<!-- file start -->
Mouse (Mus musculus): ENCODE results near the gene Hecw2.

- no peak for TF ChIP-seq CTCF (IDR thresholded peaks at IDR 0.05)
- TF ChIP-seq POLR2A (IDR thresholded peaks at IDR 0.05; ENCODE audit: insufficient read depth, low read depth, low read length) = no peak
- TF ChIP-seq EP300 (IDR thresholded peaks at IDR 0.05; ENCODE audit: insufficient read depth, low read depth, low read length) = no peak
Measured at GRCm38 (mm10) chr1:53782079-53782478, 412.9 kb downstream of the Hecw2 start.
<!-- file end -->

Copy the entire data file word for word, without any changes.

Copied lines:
Mouse (Mus musculus): ENCODE results near the gene Hecw2.

- no peak for TF ChIP-seq CTCF (IDR thresholded peaks at IDR 0.05)
- TF ChIP-seq POLR2A (IDR thresholded peaks at IDR 0.05; ENCODE audit: insufficient read depth, low read depth, low read length) = no peak
- TF ChIP-seq EP300 (IDR thresholded peaks at IDR 0.05; ENCODE audit: insufficient read depth, low read depth, low read length) = no peak
Measured at GRCm38 (mm10) chr1:53782079-53782478, 412.9 kb downstream of the Hecw2 start.